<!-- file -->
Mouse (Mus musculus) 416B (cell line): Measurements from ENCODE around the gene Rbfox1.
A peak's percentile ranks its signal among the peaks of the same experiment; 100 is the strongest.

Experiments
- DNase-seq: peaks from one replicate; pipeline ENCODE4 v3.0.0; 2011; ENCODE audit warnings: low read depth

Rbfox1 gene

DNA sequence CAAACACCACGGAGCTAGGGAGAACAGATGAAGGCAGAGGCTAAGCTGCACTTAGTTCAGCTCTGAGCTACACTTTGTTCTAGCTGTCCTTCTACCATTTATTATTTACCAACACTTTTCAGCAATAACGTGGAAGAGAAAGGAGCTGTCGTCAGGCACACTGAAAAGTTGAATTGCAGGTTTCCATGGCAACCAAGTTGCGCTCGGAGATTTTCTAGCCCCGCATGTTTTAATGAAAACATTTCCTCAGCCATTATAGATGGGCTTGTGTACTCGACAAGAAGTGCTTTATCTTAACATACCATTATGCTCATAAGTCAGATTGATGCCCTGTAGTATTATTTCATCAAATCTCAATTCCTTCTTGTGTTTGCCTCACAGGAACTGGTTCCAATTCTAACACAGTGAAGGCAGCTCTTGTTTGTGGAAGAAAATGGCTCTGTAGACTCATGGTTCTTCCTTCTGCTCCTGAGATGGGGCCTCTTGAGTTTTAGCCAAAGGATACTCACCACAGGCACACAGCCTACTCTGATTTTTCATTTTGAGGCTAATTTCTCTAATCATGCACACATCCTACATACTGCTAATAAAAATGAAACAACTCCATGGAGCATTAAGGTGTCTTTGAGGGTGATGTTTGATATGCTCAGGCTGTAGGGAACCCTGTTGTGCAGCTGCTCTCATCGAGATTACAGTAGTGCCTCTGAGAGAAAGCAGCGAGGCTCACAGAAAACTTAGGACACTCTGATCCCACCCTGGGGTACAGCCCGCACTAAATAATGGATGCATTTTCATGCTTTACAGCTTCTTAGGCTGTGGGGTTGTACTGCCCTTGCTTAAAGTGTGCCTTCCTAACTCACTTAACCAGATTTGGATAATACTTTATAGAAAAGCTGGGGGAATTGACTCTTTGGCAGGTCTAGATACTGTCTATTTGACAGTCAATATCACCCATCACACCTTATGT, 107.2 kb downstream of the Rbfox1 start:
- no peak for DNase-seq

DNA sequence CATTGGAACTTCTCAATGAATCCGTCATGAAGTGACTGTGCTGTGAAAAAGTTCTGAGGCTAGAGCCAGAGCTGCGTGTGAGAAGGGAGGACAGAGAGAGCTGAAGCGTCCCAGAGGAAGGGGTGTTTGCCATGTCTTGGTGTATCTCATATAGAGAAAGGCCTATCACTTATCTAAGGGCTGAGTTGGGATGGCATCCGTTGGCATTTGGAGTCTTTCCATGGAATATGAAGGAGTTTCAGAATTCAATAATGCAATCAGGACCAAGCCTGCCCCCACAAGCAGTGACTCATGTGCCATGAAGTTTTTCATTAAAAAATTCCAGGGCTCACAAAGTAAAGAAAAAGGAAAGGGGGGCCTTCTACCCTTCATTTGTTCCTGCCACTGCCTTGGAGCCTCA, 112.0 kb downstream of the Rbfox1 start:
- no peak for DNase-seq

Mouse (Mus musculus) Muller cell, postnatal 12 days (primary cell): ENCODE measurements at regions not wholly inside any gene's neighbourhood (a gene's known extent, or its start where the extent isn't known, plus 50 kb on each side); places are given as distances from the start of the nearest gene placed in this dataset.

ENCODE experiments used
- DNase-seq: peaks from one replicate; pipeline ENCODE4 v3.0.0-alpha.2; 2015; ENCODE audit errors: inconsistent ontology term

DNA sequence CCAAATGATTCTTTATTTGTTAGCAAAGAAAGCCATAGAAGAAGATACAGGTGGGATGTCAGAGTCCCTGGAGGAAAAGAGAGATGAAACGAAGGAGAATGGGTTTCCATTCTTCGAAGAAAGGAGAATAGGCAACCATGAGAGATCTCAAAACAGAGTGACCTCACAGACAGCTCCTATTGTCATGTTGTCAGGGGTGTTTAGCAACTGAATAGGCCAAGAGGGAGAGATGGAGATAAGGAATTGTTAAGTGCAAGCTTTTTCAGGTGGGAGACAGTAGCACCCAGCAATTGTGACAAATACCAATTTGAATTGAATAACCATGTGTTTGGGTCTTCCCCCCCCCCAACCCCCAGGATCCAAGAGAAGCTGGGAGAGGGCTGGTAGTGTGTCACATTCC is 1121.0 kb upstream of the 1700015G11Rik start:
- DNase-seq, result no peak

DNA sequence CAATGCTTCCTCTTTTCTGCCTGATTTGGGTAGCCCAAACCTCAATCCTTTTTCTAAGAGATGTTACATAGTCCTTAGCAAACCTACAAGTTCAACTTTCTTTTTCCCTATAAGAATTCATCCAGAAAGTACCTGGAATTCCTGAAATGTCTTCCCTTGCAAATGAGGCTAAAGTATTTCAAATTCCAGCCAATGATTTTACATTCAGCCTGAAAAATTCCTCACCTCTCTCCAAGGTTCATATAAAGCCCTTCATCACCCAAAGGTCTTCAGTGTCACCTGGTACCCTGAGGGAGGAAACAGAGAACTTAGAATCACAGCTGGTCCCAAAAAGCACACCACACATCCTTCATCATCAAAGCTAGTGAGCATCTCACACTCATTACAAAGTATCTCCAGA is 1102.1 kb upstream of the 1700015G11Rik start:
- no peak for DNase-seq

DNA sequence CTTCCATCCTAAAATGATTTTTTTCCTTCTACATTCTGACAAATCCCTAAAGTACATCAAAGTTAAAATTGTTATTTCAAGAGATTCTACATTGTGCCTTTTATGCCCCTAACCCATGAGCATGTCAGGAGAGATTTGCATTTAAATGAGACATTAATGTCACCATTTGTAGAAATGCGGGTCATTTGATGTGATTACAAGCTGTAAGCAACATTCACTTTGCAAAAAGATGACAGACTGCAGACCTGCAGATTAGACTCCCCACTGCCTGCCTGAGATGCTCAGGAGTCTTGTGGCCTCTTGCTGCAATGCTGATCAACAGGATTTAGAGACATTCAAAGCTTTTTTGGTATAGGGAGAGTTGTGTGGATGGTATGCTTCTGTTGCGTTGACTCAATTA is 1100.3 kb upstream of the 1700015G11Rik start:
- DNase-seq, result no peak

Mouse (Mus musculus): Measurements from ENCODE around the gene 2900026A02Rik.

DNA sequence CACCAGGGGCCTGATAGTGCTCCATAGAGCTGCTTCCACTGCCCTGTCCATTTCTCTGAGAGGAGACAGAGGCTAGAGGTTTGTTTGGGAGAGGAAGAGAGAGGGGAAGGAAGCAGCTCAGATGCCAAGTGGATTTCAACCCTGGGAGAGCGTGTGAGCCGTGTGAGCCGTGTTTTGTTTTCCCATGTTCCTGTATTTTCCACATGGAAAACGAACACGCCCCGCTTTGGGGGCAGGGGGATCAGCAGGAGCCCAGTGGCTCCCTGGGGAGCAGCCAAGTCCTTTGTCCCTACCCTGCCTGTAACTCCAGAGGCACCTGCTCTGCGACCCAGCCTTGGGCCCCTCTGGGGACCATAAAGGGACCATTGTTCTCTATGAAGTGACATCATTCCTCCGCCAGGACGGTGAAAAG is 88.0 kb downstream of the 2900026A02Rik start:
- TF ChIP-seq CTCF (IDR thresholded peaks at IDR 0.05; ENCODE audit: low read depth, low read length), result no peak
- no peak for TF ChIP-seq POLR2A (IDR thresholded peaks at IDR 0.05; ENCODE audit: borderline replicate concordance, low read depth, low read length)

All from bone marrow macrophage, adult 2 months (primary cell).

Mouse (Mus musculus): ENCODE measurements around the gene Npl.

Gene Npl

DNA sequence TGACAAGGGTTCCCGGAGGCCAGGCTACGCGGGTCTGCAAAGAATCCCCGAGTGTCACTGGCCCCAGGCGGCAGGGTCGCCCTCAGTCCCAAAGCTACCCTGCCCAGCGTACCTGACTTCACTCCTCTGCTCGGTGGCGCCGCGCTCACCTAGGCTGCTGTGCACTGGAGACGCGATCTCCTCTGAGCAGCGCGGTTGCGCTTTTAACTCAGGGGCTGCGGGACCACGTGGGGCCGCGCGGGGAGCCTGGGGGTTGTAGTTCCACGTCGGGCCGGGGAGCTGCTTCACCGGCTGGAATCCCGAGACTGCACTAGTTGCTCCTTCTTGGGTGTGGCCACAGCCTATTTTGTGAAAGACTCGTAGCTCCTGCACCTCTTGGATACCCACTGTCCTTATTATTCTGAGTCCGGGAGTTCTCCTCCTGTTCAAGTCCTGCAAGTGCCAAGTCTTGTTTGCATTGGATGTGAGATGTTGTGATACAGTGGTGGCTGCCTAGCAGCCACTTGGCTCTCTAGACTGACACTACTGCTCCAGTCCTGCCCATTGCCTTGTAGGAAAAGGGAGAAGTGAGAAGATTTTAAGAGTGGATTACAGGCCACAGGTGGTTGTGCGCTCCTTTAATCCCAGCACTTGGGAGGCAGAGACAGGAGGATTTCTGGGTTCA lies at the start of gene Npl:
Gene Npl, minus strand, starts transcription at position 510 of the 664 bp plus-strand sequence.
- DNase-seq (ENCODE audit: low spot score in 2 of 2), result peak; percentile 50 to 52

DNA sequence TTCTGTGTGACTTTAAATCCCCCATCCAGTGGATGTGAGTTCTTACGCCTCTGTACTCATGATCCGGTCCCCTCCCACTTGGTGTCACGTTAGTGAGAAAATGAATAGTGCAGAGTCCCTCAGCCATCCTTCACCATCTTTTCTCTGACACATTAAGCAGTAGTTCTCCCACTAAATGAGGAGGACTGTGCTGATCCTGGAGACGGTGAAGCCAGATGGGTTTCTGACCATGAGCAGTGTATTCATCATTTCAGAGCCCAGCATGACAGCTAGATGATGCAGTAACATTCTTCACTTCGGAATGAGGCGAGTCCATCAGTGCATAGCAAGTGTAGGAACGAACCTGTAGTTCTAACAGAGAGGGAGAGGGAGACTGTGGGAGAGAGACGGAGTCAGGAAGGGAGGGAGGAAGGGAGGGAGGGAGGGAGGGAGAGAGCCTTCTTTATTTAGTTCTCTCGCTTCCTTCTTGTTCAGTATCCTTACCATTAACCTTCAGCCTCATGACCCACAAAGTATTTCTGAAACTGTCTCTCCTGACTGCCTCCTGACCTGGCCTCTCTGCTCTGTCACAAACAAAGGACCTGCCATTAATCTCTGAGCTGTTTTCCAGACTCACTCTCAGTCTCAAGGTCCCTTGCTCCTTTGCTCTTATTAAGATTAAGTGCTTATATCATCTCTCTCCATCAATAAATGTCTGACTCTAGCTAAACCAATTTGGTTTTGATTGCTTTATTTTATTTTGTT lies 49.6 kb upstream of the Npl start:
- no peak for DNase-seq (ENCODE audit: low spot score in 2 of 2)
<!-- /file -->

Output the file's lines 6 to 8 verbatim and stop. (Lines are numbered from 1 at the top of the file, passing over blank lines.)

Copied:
DNA sequence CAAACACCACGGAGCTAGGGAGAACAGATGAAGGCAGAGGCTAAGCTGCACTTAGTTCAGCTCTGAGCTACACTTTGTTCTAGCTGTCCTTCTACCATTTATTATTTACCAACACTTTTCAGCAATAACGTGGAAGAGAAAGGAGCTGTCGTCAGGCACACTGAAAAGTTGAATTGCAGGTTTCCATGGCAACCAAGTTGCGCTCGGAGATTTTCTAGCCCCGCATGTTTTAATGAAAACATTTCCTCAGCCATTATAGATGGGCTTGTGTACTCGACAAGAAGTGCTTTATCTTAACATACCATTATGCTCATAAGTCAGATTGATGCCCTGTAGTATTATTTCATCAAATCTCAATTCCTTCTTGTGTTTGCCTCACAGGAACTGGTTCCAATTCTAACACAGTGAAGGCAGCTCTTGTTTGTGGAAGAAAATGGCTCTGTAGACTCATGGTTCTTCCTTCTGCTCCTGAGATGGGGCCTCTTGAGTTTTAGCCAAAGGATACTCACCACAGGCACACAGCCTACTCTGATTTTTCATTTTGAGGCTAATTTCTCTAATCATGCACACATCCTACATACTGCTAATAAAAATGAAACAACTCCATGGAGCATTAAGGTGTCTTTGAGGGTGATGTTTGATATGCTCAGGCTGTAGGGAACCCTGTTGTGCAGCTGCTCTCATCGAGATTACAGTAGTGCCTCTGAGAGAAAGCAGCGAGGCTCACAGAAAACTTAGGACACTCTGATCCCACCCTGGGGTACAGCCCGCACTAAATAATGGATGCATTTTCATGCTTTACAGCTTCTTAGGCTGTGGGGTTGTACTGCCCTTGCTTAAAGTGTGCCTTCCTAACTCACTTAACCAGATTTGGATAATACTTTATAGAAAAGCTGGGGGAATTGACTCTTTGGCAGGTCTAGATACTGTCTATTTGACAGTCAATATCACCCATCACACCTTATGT, 107.2 kb downstream of the Rbfox1 start:
- no peak for DNase-seq

DNA sequence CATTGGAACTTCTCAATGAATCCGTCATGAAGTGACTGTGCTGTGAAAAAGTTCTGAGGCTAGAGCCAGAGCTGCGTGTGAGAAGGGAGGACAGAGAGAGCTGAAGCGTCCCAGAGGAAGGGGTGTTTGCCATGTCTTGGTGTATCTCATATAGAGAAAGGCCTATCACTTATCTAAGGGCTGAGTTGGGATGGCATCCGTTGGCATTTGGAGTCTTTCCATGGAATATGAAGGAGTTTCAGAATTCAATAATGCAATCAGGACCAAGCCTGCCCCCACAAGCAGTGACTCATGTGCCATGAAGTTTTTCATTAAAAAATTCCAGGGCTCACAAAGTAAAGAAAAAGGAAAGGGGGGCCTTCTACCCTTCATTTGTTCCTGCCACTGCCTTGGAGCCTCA, 112.0 kb downstream of the Rbfox1 start: